All five, and several dozen more, braved cold weather, falling snow and travel warnings Monday to kick off the 70th remailing program — an effort by which more than 150,000 valentines are stamped with a special Sweetheart City design and postal cancellation, and then re-sent to destinations around the world.

“You touch lives all over the world, 50 states and 110 countries,” Mindy McCloughan, president of the Loveland Chamber of Commerce said to the volunteers, who will stamp through Feb. 12.

“People are depending on you, snow, sleet, rain and hail. You have snow boots, will travel, right?”

New to the table

Volunteers often do not leave the volunteer remailing program, so future stampers can spend years on the waiting list, which is currently 70 names long.

Wilma Davis first signed herself and her “bestest buddy” Paul Wallace up 12 years ago. She was delighted, about two weeks ago, to get the call that 2016 would be their first year as Loveland valentine stampers.

“We finally made it,” she said. “It was on my bucket list.”

Both she and Wallace practiced several times with black and red ink to make sure their stamps were just so, then dove right in with the other volunteers.

“I think it is just awesome,” said Davis. “The camaraderie is great.”

Wallace and Davis met each other growing up in Kansas when she was 10 and he 11, and were friends all through school before their lives took different directions and they lost touch. Both married and had happy lives, each raising four children.

They reconnected as friends years later, and after both of their spouses died, began communicating by email. The friendship rekindled, and 16 years ago Wallace moved to Loveland. He and Davis are now best friends who travel and volunteer together.

And now, after 12 years of waiting, the friends sat side by side Monday and hand-stamped valentines that will make their way around the country, and perhaps, the world.

Veteran stampers

“I had a friend who was stamping,” Delaine Phillips said. “She came by the house one day and said come with me.”

That is how it all began. She has been stamping valentines for the Loveland Chamber of Commerce for 27 years. When she started, the volunteers worked in the old post office. There was no waiting list, no room full of volunteers, just two rows of tables and a sorting table.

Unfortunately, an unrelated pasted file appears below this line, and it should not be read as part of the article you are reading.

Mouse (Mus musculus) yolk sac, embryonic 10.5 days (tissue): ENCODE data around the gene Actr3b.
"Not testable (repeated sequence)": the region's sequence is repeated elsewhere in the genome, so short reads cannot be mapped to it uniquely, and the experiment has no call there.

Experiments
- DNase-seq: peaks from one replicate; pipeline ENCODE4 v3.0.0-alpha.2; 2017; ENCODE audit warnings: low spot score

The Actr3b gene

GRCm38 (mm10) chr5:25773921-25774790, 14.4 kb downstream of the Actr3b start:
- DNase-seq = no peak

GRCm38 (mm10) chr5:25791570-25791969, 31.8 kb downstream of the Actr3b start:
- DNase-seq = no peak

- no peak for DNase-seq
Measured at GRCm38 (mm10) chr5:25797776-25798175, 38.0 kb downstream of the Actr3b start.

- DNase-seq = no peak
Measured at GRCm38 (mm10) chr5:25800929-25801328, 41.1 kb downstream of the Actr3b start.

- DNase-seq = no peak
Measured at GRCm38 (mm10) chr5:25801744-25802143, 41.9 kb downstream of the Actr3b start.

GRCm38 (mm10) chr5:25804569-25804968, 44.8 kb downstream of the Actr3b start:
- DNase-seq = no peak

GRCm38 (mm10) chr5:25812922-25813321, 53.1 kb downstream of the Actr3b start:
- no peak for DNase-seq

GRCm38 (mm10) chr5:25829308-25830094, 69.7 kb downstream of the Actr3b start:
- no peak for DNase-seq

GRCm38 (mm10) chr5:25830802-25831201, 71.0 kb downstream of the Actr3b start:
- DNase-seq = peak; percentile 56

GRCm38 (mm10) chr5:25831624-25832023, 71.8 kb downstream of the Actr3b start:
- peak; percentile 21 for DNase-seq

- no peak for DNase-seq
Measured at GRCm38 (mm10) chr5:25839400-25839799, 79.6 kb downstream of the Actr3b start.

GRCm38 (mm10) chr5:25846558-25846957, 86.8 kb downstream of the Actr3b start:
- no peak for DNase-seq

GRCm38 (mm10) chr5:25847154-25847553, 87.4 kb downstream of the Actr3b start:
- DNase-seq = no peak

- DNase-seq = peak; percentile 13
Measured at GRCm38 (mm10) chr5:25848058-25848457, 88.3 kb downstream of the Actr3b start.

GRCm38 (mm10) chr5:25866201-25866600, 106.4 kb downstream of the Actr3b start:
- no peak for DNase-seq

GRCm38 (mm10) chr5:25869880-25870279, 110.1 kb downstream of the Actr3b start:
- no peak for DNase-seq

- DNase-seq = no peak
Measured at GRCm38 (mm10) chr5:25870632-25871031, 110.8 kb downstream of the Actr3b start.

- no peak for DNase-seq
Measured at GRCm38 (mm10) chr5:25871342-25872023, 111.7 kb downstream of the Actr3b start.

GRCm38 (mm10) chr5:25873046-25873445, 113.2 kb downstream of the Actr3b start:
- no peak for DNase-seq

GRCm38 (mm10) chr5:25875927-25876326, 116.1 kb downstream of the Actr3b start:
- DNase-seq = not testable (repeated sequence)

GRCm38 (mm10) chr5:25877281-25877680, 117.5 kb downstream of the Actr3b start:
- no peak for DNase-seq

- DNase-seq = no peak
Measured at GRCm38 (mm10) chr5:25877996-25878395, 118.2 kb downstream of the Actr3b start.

Delaine was joined a few years later by Joan Williams, a 25-year veteran, and Janice Gibbs, a 23-year veteran. The three have been team ever since. They work at a separate table that deals with unusual mail, pieces that are too bulky, specially decorated or with some other issue.

“We wanted to be the Andrews Sisters,” Williams said.

The three have been through a few different labels, The Trouble Shooters, The Three Amigos and most recently, The Three Musketeers.

“We have a lot of people who are very creative,” said Williams. They have seen their fair share of unusual mail with everything from glued-on macaroni to lace and frills. They repackage it, if need be, and make sure it still gets a Loveland stamp or sticker, no matter what is on the outside.

“We try to come up with ways to see most of the stamp without covering up the pictures,” Phillips said as she discussed how they will cut apart the stamps to accommodate the card.

“Remember the obscene postcards?” Gibbs asked as the ladies reminisced about the most memorable valentines they had seen. The postcards were discreetly repackaged and returned to sender.

The waiting list to be a volunteer is a long one, with people waiting to be part of the dances, theme days and good times. Much like the unique valentines they’ve seen, they trio has been lucky to meet many unique volunteers.

“We’ve seen them come and go,” Gibbs said. “That’s the hardest part.”

Story by Pamela Johnson


Click here to view the article on the Reporter Herald website.


Jan Jordan Reverse Mortgage Info for Fort Collins, Loveland, Greeley, and Front Range areas of Colorado.